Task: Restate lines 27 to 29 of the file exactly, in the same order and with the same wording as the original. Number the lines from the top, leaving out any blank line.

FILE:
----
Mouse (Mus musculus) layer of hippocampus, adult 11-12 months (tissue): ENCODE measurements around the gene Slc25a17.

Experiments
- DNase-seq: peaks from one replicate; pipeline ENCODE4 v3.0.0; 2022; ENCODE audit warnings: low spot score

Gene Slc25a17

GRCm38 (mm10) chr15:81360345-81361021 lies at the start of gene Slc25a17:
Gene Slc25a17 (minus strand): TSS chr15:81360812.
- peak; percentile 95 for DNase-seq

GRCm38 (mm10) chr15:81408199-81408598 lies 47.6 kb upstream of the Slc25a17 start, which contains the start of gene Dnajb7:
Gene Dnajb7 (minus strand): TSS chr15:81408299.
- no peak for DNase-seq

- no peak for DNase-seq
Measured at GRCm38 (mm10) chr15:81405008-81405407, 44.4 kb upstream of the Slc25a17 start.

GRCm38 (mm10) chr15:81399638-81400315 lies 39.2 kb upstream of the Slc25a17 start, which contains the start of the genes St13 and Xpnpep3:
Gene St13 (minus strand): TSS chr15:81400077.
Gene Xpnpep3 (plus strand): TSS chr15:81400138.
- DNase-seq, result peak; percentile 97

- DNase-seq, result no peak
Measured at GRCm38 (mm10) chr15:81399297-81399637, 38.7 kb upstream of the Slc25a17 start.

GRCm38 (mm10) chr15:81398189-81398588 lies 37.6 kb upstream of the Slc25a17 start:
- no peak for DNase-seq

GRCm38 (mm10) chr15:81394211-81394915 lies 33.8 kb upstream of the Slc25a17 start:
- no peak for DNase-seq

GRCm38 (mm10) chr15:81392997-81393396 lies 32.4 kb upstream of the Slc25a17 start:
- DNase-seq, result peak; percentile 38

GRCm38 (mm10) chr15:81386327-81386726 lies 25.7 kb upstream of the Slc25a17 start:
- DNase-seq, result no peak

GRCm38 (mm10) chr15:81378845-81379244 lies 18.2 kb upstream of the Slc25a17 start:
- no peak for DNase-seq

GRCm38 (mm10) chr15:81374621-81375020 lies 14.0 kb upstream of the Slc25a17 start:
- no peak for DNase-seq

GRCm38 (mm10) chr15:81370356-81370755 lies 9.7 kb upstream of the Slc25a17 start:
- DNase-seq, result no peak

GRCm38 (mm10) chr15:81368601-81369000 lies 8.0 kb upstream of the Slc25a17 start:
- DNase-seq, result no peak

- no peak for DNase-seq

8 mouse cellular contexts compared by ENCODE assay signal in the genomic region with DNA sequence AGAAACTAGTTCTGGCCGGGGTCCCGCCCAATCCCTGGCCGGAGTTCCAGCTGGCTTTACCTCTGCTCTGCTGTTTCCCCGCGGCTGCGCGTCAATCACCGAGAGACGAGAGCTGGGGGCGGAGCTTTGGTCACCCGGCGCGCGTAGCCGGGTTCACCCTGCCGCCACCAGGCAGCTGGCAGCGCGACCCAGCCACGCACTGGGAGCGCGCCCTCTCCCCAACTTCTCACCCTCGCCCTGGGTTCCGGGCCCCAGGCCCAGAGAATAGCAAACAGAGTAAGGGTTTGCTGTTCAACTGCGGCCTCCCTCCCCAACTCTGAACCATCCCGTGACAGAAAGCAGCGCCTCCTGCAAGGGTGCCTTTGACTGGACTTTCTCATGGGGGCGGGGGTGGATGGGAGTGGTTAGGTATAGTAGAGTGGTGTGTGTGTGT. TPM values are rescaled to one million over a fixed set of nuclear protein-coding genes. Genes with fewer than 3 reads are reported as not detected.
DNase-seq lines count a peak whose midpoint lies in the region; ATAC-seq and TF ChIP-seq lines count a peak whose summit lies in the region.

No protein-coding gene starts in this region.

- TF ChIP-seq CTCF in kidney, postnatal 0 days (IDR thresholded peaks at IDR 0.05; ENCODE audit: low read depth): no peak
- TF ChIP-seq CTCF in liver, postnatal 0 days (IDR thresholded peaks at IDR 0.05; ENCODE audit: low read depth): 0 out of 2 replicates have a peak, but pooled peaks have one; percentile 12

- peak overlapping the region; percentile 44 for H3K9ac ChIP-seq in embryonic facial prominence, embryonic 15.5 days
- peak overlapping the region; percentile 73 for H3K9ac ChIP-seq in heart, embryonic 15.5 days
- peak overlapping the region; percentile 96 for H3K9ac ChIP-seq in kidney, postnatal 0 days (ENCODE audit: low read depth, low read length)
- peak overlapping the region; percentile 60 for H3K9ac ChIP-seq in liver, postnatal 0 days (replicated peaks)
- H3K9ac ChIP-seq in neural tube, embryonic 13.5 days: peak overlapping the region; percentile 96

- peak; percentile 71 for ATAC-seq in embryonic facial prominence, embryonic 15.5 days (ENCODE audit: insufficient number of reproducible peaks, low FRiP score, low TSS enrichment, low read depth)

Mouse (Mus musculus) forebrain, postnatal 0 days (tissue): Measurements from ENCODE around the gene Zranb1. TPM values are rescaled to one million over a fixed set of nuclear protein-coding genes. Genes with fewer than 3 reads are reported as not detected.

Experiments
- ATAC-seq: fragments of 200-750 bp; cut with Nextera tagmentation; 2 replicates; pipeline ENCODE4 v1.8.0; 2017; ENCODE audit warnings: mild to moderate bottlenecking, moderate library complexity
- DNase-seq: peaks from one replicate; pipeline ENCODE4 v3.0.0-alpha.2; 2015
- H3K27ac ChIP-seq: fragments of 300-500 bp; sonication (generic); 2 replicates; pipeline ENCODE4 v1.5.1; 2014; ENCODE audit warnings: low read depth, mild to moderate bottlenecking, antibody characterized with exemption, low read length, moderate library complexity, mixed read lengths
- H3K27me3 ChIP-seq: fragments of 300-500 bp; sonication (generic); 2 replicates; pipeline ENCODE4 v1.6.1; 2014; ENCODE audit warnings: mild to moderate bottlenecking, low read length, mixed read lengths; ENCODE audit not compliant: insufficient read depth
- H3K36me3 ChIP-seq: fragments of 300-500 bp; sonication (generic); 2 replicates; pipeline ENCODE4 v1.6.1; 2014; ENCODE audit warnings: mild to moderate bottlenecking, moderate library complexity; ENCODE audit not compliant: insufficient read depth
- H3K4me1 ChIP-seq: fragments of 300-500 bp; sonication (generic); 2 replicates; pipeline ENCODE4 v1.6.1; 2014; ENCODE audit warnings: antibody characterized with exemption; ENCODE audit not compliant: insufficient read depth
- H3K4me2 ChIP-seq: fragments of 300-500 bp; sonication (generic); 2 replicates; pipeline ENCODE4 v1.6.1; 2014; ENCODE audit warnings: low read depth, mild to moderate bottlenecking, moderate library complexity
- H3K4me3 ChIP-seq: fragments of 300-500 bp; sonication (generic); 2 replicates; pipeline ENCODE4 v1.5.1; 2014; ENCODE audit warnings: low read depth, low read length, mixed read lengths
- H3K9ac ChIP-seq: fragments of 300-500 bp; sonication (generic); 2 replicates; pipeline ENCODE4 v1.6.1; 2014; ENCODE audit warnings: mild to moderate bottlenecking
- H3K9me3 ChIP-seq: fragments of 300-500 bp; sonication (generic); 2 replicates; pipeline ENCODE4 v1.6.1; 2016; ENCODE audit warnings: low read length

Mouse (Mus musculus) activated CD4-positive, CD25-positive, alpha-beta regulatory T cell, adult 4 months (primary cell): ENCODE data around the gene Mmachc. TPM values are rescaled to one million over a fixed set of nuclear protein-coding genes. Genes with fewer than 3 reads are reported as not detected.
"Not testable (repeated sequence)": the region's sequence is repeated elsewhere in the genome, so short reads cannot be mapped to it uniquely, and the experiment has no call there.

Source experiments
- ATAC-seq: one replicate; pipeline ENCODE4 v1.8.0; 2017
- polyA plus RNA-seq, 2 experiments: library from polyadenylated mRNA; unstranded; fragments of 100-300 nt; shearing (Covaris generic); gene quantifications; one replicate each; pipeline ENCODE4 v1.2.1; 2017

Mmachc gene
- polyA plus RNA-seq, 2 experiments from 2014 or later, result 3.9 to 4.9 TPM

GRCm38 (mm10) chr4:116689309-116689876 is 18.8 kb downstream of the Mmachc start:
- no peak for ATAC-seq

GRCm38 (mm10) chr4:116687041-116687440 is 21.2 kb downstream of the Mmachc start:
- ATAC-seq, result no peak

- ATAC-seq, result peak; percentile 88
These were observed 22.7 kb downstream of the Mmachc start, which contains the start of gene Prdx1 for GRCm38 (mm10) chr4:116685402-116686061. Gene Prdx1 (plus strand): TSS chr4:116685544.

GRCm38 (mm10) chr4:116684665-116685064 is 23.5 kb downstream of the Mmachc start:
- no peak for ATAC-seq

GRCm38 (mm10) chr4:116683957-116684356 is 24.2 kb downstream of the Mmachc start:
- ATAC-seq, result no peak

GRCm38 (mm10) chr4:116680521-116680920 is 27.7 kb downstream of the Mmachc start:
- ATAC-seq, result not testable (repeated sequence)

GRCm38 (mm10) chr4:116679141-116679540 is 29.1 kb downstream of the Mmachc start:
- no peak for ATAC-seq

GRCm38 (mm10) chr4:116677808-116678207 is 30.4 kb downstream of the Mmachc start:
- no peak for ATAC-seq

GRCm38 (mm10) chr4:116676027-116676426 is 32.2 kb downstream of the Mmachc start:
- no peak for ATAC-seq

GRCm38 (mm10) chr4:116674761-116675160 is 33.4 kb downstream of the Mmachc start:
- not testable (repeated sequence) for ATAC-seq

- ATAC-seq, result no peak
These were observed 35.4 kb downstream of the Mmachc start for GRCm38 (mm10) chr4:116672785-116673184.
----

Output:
GRCm38 (mm10) chr15:81378845-81379244 lies 18.2 kb upstream of the Slc25a17 start:
- no peak for DNase-seq

GRCm38 (mm10) chr15:81374621-81375020 lies 14.0 kb upstream of the Slc25a17 start: